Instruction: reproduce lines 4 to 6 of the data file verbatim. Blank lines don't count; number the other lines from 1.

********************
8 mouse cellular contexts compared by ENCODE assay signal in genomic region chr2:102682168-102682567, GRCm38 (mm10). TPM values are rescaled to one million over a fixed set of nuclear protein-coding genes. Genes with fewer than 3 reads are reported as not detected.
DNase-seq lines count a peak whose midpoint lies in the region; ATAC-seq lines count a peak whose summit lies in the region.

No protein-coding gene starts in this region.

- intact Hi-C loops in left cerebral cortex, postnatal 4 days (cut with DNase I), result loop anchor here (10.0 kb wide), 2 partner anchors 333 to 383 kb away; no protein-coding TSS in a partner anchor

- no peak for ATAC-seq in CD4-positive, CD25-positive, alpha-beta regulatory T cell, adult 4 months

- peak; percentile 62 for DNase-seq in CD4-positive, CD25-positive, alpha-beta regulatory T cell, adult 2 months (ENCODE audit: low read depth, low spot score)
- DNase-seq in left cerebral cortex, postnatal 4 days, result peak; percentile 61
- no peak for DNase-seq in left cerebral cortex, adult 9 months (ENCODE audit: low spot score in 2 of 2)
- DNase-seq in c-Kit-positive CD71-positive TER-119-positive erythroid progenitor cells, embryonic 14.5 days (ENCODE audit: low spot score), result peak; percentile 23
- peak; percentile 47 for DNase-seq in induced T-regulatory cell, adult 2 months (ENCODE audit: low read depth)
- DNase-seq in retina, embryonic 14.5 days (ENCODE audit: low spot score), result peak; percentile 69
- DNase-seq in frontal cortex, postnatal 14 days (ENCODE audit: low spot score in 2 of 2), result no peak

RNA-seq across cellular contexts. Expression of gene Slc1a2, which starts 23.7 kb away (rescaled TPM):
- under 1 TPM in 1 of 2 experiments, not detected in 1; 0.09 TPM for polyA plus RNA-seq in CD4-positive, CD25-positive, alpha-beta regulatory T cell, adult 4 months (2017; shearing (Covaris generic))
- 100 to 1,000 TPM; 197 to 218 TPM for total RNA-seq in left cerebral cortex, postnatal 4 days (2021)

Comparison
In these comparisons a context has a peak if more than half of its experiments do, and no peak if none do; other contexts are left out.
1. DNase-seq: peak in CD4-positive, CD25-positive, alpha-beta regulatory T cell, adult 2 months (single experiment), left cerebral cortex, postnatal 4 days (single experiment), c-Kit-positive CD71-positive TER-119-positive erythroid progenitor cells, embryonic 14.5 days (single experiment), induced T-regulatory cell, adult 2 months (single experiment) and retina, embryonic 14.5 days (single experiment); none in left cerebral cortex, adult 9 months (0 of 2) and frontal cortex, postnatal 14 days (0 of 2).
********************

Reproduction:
- intact Hi-C loops in left cerebral cortex, postnatal 4 days (cut with DNase I), result loop anchor here (10.0 kb wide), 2 partner anchors 333 to 383 kb away; no protein-coding TSS in a partner anchor

- no peak for ATAC-seq in CD4-positive, CD25-positive, alpha-beta regulatory T cell, adult 4 months

- peak; percentile 62 for DNase-seq in CD4-positive, CD25-positive, alpha-beta regulatory T cell, adult 2 months (ENCODE audit: low read depth, low spot score)